Succession and Continuity Planning for Your Business

Today’s the first day of fall, and seasonal changes often bring with them the reminder that planning for the future is something we often neglect to do until it becomes absolutely essential.

To every thing there is a season, and your business is not an exception to the rule. At some point the current leaders will give way to new leaders, and whether you’re trying to keep a family business in the family or you’re preparing a buy-sell strategy, you’ll need to contemplate preservation, valuation, and a blueprint for the future of your business.

The Importance of a Plan

Rain on the plant in business man hand

If you don’t already have a plan in place to ensure business continuity, you should draft one. Not only will this plan benefit the next generation of leadership, but it will provide a clearer look into how your business is functioning now, and just how prepared you are for growth and change.

When new presidential candidates are about to be elected, many constituents fear that the current office holder will leave behind a mess for the next incumbent. The same can happen when businesses change hands.

You don’t want to leave your company in its current state for someone to inherit or step into. They may not be used to doing without the things you’ve learned to ignore or work around and, anytime someone is adjusting to a new environment, system, and set of responsibilities, the margin for error and likelihood of mismanagement increase greatly.

Andrew J. Sherman writes that only 35 percent of family businesses survive past the first generation of ownership, followed by only 20 percent who make it to the third generation. Source: “Understanding the Fundamentals of Succession and Transition Planning.” Preparation can increase your odds of a nearly seamless transition, so your plans should be well-structured, well-documented, and reviewed by all key team members.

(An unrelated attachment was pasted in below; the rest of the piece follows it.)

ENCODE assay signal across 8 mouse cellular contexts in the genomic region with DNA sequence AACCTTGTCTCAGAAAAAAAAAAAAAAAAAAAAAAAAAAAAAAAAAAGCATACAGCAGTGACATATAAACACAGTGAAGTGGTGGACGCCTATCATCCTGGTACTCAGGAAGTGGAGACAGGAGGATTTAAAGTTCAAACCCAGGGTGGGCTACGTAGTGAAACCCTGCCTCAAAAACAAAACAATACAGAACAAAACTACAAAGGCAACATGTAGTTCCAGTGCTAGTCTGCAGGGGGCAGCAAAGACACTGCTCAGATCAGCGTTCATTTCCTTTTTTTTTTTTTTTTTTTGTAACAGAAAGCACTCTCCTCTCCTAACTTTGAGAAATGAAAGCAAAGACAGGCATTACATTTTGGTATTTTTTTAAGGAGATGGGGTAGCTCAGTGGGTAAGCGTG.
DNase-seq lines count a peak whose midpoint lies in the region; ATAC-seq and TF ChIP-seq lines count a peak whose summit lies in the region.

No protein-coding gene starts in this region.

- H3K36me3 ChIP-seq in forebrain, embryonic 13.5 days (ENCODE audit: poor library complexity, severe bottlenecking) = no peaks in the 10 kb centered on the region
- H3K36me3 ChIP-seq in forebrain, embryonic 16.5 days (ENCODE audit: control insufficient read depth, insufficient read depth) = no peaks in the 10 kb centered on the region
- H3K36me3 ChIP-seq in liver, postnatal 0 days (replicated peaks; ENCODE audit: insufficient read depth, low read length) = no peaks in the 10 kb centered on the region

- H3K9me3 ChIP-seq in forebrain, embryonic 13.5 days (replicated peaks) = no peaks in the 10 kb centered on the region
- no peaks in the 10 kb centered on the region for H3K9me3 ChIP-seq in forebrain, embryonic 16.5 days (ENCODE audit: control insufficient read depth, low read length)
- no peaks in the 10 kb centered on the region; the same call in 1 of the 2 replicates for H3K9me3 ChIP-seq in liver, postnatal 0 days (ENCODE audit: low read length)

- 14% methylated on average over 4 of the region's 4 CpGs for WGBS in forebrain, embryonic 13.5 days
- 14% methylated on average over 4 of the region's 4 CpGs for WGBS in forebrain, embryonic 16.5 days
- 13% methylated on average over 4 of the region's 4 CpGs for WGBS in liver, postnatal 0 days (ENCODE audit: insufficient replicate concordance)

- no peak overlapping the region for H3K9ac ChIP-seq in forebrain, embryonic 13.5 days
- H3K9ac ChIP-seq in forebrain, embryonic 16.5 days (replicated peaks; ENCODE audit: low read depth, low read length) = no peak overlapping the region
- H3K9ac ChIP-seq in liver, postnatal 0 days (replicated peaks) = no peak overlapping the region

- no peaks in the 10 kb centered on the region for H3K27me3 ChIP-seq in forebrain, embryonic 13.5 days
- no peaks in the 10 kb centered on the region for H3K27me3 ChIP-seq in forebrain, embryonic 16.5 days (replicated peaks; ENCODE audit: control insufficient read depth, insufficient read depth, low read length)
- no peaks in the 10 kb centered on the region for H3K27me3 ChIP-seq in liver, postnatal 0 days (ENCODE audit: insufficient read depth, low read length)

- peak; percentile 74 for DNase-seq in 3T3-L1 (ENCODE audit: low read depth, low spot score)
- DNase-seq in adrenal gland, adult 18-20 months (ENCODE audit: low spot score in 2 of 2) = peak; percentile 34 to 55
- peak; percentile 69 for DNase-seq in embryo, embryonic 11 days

The Succession Planning Process

In order to prepare, you’ll have to plan each step of the process and lock arms with the people you’ve identified as the next generation of leadership. Click here for an outline of the succession planning process.

Getting Your Ducks in a Row: How Succession Planning Relates to Document Management

There are many important facets to making sure essential business elements are in place so that the successors aren’t left scrambling to establish parameters and processes pertaining to your company’s vital documentation. We’ve provided a sneak peek by outlining three important areas below, but be sure to click here to see the complete list of the 10 most important things to consider.

  1. Review important documents and records
  2. Review or create a document management policy
  3. Identify a disaster recovery procedure

More on the topics of information management, archiving, and planning:

5 Things to Budget for in 2016 (Hint: #1 on the list is Information Security!)
Stop the Bleeding: Bulletproof Your Information Without Bandaids (FREE White Paper!)
Disasters Happen: Are You Protected?
Digital Archiving in the Pharmaceutical Industry
Corporate Relocation: 6 Things You Should Address Now
Protecting Your Assets: How Information Management Impacts Your Bottom Line

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